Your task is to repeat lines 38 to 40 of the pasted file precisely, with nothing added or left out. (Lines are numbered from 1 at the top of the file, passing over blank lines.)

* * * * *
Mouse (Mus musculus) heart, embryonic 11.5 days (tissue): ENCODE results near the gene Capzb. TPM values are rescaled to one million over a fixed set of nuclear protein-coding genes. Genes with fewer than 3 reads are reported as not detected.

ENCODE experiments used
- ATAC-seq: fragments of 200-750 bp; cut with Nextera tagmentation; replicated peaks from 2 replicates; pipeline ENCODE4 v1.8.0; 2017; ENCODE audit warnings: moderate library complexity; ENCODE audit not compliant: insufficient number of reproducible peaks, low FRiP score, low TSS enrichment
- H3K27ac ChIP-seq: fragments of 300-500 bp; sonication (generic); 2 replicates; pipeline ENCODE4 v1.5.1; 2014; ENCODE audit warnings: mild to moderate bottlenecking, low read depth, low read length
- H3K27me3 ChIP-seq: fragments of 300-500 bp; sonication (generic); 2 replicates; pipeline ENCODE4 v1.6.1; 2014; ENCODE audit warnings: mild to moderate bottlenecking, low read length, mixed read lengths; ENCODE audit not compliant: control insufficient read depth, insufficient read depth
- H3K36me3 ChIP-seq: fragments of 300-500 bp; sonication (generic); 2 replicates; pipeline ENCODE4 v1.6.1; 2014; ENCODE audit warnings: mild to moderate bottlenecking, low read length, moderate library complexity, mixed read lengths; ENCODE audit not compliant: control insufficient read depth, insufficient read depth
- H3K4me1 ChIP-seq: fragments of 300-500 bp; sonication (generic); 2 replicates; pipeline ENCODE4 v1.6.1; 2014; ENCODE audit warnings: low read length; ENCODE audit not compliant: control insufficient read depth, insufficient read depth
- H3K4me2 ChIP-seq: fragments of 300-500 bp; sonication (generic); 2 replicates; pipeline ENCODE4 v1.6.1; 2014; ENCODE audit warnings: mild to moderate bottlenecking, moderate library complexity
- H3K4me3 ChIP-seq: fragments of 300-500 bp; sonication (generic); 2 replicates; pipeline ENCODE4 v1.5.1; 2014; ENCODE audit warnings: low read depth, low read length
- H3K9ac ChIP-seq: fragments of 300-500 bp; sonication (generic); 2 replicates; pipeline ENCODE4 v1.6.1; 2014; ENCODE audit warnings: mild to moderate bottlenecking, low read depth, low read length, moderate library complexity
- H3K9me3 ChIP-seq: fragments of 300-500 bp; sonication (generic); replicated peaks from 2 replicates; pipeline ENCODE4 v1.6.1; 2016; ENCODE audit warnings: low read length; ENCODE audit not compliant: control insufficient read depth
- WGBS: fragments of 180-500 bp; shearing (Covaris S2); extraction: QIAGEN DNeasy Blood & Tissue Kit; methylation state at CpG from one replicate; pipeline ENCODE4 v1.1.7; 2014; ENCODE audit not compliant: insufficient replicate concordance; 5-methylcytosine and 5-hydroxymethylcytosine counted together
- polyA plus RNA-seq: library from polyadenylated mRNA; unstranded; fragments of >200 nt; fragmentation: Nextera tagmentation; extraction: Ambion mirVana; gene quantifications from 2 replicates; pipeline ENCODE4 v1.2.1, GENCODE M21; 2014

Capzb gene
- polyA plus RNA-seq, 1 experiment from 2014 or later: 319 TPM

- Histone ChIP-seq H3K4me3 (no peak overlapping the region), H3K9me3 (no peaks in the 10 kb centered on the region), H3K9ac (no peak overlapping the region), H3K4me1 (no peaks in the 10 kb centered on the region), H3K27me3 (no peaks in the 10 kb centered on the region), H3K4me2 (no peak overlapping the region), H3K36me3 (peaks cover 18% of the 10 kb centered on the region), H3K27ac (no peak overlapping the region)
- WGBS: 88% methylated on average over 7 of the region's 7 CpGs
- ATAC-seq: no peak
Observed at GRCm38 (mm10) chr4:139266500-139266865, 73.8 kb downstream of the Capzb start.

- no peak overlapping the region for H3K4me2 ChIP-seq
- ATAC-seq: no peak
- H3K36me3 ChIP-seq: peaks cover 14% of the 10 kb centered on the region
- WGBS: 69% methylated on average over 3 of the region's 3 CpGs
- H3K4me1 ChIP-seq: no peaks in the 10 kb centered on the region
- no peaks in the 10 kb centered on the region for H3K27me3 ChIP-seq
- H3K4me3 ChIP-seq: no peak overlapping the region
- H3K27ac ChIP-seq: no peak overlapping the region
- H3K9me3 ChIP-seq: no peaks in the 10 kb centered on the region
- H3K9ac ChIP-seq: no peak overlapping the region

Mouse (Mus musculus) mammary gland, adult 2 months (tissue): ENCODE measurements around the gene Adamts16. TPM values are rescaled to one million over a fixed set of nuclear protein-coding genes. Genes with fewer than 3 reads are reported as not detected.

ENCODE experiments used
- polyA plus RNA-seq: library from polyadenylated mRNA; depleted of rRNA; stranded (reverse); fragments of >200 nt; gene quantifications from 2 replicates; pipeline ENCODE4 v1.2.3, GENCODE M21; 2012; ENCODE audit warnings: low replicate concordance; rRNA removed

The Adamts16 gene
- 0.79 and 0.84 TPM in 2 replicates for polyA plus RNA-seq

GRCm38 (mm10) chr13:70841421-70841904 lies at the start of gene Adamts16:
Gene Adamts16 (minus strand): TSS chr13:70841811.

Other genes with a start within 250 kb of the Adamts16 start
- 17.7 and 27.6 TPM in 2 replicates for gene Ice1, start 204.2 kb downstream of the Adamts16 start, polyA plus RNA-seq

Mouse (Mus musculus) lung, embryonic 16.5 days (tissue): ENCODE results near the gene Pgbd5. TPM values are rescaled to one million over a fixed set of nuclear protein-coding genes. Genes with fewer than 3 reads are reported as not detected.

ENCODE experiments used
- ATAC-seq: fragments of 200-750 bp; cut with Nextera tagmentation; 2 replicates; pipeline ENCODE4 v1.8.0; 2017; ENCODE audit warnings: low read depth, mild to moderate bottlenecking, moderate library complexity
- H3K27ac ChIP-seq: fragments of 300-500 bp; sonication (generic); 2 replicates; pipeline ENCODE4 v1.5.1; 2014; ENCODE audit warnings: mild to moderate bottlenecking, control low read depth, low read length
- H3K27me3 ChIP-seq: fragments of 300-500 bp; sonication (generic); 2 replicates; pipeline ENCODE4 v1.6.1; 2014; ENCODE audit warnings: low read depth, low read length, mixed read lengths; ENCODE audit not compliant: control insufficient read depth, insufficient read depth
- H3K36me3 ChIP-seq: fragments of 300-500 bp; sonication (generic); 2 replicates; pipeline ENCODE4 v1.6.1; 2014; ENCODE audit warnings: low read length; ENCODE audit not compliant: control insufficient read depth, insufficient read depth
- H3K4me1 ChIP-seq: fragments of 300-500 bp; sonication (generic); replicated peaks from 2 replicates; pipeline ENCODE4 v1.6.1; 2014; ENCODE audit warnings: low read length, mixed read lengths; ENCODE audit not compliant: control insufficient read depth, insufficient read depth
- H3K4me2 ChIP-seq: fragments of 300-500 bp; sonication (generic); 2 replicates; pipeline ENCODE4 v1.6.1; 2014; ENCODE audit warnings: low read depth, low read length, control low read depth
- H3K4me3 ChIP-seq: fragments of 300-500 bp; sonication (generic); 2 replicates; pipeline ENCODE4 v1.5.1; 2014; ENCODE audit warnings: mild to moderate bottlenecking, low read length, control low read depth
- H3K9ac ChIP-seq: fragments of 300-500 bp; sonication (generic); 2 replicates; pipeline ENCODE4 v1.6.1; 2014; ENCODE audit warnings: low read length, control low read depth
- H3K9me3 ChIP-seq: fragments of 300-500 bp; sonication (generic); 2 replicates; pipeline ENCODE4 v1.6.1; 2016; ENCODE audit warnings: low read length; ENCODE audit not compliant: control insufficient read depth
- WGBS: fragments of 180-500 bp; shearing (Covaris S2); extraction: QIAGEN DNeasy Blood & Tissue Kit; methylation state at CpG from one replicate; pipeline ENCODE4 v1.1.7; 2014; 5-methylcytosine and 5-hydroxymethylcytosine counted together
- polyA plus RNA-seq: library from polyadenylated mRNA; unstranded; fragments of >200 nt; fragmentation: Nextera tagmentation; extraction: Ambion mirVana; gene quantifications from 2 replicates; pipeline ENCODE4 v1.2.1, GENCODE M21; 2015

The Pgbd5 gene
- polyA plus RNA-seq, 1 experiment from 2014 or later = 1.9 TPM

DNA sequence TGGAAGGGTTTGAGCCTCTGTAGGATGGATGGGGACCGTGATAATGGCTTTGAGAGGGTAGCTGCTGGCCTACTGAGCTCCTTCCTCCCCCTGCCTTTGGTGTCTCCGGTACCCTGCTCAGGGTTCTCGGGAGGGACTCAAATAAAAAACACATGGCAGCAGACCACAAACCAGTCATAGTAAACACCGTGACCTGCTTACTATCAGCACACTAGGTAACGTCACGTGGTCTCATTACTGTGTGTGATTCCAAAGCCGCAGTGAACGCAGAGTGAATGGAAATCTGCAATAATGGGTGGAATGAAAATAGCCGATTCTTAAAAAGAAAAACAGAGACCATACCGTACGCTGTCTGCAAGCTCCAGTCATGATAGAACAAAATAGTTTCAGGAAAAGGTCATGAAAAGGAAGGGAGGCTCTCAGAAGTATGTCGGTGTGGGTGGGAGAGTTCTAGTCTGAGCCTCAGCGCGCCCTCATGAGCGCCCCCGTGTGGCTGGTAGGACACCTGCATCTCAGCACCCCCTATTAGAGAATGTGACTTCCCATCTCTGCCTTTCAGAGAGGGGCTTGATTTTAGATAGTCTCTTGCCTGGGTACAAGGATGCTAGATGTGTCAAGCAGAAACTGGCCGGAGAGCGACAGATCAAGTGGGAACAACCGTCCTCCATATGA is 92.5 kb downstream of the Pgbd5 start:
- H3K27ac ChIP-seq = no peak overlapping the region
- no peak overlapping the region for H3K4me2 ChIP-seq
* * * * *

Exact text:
- 17.7 and 27.6 TPM in 2 replicates for gene Ice1, start 204.2 kb downstream of the Adamts16 start, polyA plus RNA-seq

Mouse (Mus musculus) lung, embryonic 16.5 days (tissue): ENCODE results near the gene Pgbd5. TPM values are rescaled to one million over a fixed set of nuclear protein-coding genes. Genes with fewer than 3 reads are reported as not detected.

ENCODE experiments used